The Easiest (Annual) Herb You Can Grow Indoors

published Jun 13, 2017
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(Image credit: Shannon Douglas)

You know all those grow-your-own basil kits sold online and in novelty stores? I do not understand them! For starters, they almost never work (or they do … until they don’t). And secondly, they’re just totally unnecessary. Basil is actually not hard to grow, and you’ll have a lot more success if you just do it sans kit.

Here’s what you need to know about growing basil in your kitchen without a kit. Armed with this info, you won’t ever have to buy one of those overpriced packs of basil at the grocery store ever again.

First, the Basics

There are all sorts of basils out there. Commonly, we use sweet basil or Genovese basil in cooking — this is the historically Italian herb that tastes of mint, clove, citrus, and anise all wrapped into one. There’s also Thai basil, lemon basil, anise basil, lime basil, cinnamon basil, and more. The colors can range from lime green to deep emerald, and the leaf size will also vary across plants. Genovese basil produces big, puckered leaves that are fleshy, for example. Other varieties will grow as small bushes and produce small, pointed leaves.

If you’re thinking, “Hey, didn’t you guys already say mint was the easiest herb we can grow indoors?” You are not wrong. Mint is a perennial herb, which basically means you can grow it any time of year and it will keep coming back. Basil, however, is an annual herb and prefers warmer temps (plant it around May or June) and won’t last much more than a couple of months.

(Image credit: Shannon Douglas)

Planting Basil

Basil should be grown in a pot that’s at least four inches deep. Of course, the deeper the pot, the more the plant will fill in, so keep that in mind when choosing. Fill the pot with potting soil so it’s flush with the top — do not leave any space, as that would create a small shadow, blocking growing plants from sun.

Basil can be sown (planted!) from seed or purchased as a transplant (a plant that’s already been started for you!). You can find sweet basil starter plants at the grocery store, but if you want to grow a less common type, you might have to look for seeds.

If using seeds, you can be super casual about it: Just sprinkle the seeds across the top of the soil with no particular pattern (it’s called broadcast sowing). This method works for stem-y plants — like basil — that can grow close together without crowding.

If transplanting, the only real rule is to provide enough space for the plant to grow. Loosen up the transplants and be sure to separate out individual basil plants, allowing them room to come to full maturity. Trim any very long root systems to about three inches long and plant them into the potting soil, making sure you don’t cover too much of the stem. Basil stems are delicate and will rot if planted too deeply.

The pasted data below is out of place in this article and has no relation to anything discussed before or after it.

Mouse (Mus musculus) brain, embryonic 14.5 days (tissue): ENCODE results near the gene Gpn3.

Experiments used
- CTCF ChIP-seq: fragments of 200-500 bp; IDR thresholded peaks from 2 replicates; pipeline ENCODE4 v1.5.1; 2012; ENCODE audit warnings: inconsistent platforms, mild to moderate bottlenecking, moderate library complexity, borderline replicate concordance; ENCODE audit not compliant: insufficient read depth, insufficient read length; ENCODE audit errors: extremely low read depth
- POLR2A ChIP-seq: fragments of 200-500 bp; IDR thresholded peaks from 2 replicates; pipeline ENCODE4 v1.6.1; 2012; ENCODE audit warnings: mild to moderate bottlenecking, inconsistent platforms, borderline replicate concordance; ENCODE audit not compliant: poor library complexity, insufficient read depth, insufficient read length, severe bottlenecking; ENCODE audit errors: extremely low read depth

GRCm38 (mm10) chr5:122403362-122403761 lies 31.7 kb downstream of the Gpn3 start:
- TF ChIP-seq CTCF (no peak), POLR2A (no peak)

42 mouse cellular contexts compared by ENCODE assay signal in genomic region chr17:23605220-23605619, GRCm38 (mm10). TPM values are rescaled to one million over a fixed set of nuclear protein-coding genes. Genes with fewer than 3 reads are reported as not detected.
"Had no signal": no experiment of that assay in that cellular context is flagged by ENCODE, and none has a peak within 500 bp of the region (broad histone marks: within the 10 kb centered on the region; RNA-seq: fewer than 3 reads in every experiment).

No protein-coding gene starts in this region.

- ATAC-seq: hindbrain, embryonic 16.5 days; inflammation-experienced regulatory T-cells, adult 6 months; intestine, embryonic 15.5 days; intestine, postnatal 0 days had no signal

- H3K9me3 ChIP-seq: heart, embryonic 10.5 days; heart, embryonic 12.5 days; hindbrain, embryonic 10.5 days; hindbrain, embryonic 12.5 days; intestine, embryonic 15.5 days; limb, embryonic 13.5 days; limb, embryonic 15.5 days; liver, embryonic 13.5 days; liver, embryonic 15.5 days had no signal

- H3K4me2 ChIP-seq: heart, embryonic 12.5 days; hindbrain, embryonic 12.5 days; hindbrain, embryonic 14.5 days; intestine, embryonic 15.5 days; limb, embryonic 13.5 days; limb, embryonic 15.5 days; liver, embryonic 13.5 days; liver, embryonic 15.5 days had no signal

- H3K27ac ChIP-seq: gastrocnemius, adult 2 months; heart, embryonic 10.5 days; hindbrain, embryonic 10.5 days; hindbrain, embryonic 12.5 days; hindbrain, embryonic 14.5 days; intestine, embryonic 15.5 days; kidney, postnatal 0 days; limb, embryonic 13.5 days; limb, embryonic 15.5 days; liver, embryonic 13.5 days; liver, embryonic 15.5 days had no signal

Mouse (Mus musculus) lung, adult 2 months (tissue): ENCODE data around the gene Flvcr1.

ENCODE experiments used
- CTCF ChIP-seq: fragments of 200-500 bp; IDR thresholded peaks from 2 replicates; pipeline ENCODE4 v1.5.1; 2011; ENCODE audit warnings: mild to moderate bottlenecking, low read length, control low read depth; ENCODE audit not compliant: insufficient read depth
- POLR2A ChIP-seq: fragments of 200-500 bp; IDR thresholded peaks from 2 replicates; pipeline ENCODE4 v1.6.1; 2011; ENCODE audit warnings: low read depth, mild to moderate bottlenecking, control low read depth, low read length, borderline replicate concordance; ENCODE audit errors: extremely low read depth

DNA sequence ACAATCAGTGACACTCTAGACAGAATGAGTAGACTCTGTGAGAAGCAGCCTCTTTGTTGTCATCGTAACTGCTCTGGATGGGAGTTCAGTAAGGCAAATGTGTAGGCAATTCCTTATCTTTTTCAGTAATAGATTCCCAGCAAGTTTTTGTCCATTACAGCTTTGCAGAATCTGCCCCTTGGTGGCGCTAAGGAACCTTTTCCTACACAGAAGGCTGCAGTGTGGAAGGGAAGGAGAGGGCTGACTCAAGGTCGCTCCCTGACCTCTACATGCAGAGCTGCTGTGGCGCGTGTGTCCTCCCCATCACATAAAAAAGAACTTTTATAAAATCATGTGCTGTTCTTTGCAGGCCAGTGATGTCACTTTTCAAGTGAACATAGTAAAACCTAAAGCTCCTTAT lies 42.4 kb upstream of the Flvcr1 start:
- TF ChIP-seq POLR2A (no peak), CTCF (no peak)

More on seeds versus transplants: What’s the Best Way to Start a Garden?

As with most container plants, keep the soil just-moist and water consistently. Aim to water your basil plants in the morning — the warmer they are, the happier they are. If you water them at night, their root system will cool down, which is not ideal!

(Image credit: Shannon Douglas)

Harvesting Basil

Harvesting basil is always a process of great debate and strategy. Basil is an annual plant, and so its character is to flower and set seed. Once flowering, the plant won’t grow many leaves, so it’s important to keep them from flowering.

How do you do that? When the plants are young (about six inches tall) pinch off the top set of leaves every two weeks or so. The plants will branch out from here, filling in the pot. Do not wait for flowers to form before you pinch them off! Doing so will only create more flowering stems. (Whoops!) If it does flower, just pinch them off (you can eat them!). As you harvest, limit what you take to just up to 2/3 of the entire plant, so it can continue producing.

To make sure you keep yourself in good harvest stocks, sow a small spoonful of seeds every three weeks starting in June. This ensures as some plants are coming to the end of their lifecycle, more are growing behind it.

More on Basil

(Image credit: Amy Pennington)

About me: I’m a cook and urban farmer, and I wrote a book called Apartment Gardening. I believe that growing your own food is a natural extension of eating healthy and eating well — and that anyone can do it, no matter how little space you have.